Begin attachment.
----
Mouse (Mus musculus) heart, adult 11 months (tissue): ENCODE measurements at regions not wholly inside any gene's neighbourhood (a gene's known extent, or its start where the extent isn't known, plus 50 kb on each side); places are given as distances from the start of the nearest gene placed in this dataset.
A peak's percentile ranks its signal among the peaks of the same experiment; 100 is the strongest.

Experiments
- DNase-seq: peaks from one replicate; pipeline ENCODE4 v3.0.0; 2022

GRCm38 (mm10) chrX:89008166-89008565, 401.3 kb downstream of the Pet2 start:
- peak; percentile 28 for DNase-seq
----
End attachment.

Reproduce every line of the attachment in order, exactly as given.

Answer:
Mouse (Mus musculus) heart, adult 11 months (tissue): ENCODE measurements at regions not wholly inside any gene's neighbourhood (a gene's known extent, or its start where the extent isn't known, plus 50 kb on each side); places are given as distances from the start of the nearest gene placed in this dataset.
A peak's percentile ranks its signal among the peaks of the same experiment; 100 is the strongest.

Experiments
- DNase-seq: peaks from one replicate; pipeline ENCODE4 v3.0.0; 2022

GRCm38 (mm10) chrX:89008166-89008565, 401.3 kb downstream of the Pet2 start:
- peak; percentile 28 for DNase-seq